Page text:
The real "Ryan" was Sgt. Frederick (Fritz) Niland, who, with some other members of the 101st, was inadvertently dropped too far inland. They eventually made their own way back to their unit at Carentan, where the Chaplain, Lt. Col. Father Francis Sampson, told Niland about the death of his three brothers, two at Normandy and one in the Far East.

Under the US War Department's Sole Survivor Policy, brought about following the death of five Sullivan brothers serving on the same ship, Fr. Sampson arranged passage back to Britain and thereafter to his parents, Augusta and Michael Niland, in Tonawanda, New York. There was no behind-the-lines rescue mission, and his mother was not a widow, although it is believed that she did receive all the telegrams at the same time (Ambrose, Stephen E. 'D-Day',Simon & Schuster, 1997). Additionally, the brother believed to be killed in the Far East turned out to have been captured and later returned home. Fr. Francis Sampson wrote about Niland and the story of the 101st, in his 1958 book, Look Out Below123 (ISBN 1877702005).

Cast MembersEdit

  • Tom Hanks - Captain John H. Miller, a former school teacher from Pennsylvania who keeps his life private from his squad.
  • Edward Burns - Private Richard Reiben, from Brooklyn. BAR Gunner.
  • Tom Sizemore - Technical Sergeant Michael Horvath, Miller's senior non-commissioned officer.
  • Matt Damon - Private James Francis Ryan, Paratrooper Rifleman.
  • Jeremy Davies - Corporal Timothy E. Upham—not originally in Miller's company, he is attached to the squad to function as a language translator. Upham is supposed to represent the viewer - exposed to the horror of war for the first time.
  • Adam Goldberg - Private Stanley Mellish, a Jewish Rifleman.
  • Nathan Fillion - Minnesota Private Ryan, Rifleman mistaken for the real Private Ryan
  • Barry Pepper - Private Daniel Jackson, the sniper of Miller's group.
  • Giovanni Ribisi - Private Irwin Wade, the T-4 Medic of Miller's.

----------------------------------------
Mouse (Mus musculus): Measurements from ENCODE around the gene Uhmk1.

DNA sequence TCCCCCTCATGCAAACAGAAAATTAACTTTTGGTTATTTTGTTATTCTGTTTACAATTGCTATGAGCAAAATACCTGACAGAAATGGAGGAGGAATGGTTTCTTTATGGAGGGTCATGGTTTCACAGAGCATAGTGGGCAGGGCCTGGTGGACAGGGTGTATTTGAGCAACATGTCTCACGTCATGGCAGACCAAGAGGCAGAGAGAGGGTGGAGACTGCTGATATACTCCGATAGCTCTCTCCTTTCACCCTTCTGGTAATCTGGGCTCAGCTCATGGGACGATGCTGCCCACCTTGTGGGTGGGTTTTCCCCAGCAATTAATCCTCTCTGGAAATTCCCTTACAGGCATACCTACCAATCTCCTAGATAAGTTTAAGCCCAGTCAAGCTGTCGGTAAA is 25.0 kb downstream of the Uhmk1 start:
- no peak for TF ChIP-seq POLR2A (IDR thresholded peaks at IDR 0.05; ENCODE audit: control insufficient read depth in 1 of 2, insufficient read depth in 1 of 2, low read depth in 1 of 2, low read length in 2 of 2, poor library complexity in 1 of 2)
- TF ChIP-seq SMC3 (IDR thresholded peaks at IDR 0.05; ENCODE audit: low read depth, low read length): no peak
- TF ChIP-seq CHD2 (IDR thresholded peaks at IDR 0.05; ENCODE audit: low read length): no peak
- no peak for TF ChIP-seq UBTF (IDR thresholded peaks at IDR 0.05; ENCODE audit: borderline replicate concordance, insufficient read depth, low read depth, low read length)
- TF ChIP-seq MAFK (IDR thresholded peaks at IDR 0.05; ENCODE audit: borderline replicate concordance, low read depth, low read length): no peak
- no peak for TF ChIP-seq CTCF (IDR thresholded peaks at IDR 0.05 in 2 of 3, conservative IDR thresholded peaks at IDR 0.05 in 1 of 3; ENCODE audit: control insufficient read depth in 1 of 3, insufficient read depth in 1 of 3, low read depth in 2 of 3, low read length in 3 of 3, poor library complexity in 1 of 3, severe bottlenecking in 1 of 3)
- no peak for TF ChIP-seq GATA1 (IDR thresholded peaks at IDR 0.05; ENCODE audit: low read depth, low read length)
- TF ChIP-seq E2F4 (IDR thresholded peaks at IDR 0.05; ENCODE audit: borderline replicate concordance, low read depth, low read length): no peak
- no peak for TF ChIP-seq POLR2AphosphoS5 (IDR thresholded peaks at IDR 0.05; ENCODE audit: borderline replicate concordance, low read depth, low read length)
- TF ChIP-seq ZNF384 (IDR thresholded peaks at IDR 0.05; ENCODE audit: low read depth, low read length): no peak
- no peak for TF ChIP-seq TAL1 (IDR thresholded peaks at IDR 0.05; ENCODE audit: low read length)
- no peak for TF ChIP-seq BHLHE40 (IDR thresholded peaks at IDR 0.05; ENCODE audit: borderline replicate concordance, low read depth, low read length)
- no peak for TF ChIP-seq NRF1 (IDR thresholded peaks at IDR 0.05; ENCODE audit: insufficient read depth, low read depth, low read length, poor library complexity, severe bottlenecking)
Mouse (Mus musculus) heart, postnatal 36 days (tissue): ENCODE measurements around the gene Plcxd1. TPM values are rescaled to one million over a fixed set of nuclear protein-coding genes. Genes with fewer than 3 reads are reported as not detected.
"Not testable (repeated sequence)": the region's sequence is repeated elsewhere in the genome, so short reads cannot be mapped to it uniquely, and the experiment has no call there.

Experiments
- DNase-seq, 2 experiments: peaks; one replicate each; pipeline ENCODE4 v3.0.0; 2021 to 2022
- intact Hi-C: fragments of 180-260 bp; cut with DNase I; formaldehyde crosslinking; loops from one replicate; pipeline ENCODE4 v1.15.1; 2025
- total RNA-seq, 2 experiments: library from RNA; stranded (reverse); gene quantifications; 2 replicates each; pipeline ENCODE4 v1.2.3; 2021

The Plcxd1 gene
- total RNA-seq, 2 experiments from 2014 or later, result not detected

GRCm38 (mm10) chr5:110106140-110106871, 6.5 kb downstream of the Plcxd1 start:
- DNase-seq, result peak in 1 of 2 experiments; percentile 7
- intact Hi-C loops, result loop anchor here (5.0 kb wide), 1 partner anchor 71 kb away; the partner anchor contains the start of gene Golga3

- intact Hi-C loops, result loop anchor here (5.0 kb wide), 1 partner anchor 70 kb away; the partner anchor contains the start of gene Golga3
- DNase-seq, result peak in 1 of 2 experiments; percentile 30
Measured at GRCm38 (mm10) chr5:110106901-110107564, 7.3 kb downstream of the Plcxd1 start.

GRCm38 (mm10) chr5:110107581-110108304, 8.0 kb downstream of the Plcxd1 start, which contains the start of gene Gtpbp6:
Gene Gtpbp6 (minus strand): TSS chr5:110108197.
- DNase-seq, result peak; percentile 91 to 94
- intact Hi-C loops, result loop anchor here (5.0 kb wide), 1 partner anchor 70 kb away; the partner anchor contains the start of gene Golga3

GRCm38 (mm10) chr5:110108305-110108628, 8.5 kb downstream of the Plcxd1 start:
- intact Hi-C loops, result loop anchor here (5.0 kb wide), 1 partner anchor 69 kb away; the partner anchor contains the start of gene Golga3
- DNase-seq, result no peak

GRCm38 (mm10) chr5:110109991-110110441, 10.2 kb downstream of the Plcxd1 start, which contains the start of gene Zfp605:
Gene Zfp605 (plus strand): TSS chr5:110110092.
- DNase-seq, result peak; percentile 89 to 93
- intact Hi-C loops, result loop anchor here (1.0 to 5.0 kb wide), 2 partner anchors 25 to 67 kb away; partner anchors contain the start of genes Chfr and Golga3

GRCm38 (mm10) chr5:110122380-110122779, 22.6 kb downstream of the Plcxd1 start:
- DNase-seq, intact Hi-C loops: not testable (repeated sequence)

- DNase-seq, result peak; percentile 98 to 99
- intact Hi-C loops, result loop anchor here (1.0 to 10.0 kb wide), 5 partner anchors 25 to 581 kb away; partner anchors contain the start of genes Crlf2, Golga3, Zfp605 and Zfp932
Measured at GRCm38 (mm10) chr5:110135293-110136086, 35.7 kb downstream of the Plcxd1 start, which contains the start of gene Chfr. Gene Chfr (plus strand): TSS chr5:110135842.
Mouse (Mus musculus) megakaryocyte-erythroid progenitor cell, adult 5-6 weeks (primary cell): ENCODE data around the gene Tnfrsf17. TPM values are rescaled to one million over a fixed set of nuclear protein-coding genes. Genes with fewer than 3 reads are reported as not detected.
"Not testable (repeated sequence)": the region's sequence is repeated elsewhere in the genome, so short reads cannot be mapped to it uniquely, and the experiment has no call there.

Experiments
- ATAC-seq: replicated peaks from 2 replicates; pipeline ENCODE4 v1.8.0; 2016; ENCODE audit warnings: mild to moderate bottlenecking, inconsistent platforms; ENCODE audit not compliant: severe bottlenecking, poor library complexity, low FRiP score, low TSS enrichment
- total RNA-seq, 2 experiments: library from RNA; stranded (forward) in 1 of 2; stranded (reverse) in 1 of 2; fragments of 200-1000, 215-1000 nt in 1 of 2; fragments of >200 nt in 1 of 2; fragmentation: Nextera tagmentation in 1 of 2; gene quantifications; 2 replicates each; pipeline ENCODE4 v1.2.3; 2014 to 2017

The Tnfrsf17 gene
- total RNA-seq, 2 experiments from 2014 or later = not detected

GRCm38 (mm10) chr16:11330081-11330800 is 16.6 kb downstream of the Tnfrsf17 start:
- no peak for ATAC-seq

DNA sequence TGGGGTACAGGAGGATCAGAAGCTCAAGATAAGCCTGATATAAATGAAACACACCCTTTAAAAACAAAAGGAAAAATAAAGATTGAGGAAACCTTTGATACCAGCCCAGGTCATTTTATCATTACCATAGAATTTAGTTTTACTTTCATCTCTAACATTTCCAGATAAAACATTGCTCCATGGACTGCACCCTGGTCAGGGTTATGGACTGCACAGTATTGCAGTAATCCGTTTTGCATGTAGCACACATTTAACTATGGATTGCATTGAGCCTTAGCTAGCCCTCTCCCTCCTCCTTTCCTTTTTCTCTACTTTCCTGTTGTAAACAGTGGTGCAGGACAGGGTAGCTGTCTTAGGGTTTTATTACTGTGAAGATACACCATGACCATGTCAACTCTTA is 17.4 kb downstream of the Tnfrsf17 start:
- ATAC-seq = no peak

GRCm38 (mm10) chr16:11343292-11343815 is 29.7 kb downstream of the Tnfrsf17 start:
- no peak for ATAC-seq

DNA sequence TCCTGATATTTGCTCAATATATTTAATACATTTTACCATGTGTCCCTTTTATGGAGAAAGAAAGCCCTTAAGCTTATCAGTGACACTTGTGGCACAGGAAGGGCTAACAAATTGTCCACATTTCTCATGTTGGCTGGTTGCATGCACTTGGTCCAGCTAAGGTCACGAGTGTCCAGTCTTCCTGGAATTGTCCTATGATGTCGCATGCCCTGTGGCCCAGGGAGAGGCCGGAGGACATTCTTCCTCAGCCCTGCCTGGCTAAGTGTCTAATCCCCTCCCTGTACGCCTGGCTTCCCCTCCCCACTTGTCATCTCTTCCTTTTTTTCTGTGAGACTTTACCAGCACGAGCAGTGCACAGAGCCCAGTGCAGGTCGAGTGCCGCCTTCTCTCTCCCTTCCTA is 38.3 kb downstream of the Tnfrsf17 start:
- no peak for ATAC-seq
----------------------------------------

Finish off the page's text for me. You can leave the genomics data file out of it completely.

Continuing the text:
• Vin Diesel - Private Adrian Caparzo, Rifleman.
  • Ted Danson - Captain Fred Hamill, a paratrooper, who saves the lives of Miller's group.
  • Paul Giamatti - SSgt. William Hill, a paratrooper with an injured ankle.
  • Dennis Farina - Lt. Col. Walter Anderson, Miller's CO
  • Harve Presnell - Gen. George C. Marshall, Chief of Staff, US Army

Selected quotesEdit

  • "Picture a girl who took a nosedive from the ugly tree and hit every branch on the way down." - Private Ryan (Matt Damon)
  • "He better be worth it. He better go home and cure a disease, or invent a longer-lasting light bulb." - Captain Miller (Tom Hanks)
  • "This time the mission is a man." - Sergeant Horvath (Tom Sizemore)
  • "Theirs not to reason why, theirs but to do and die." - Corporal Upham (Jeremy Davies)
  • "It's like finding a needle in a stack of needles" - Captain Miller (Tom Hanks)
  • (add more here...)

Spoilers end here.


TriviaEdit

  • This is one of three Tom Hanks movies, (along with Forrest Gump and Apollo 13) where socks play a role in the plot. The G.I.s use their socks to hold the components of sticky bombs that they improvise in the field.
  • Noted Star Trek actor James Doohan, who served with the Royal Canadian Artillery and was wounded at Normandy on D-Day, was one of many veterans who thanked Spielberg for not holding back on the intensely violent scenes of the Normandy landing.
  • According to Paul Giamatti in an Entertainment Weekly profile, his management and agents advised him not to take the part in Saving Private Ryan since they felt the part was not big enough. But Giamatti insisted on taking the role.
  • Several of the film's younger stars including Edward Burns, Barry Pepper and Giovanni Ribisi as well as Hanks endured several days of grueling "boot camp" training and work on the film set to prepare for their roles. As a result, they all agreed to call it quits and approached Tom Hanks about participating in their stand. But Hanks refused and warned his younger co-stars that they would be making a big mistake if they were to quit the film. They subsequently followed his advice and the film became a smash hit and major awards contender. Also, actor Jeremy Davies, who plays Cpl Upham, was kept out of the "Boot Camp" training so his fellow actors would let their resentment for him shine through their performances.
  • This film is one of a rare few that won the Academy Award for Best Director without also winning Best Picture.
  • Former general, (later Secretary-of-State), Colin Powell asked Steven Spielberg: "Why didn't the soldiers just blow up the bridge before the battle began, which would have been the intelligent thing to do, (even though it would have gone against their orders)?" Mr. Spielberg's reply was: "That blowing up the bridge at the start of the battle, (with the Allies on the defensive side of the river), would not have been as dramatic as what is shown on film."

See alsoEdit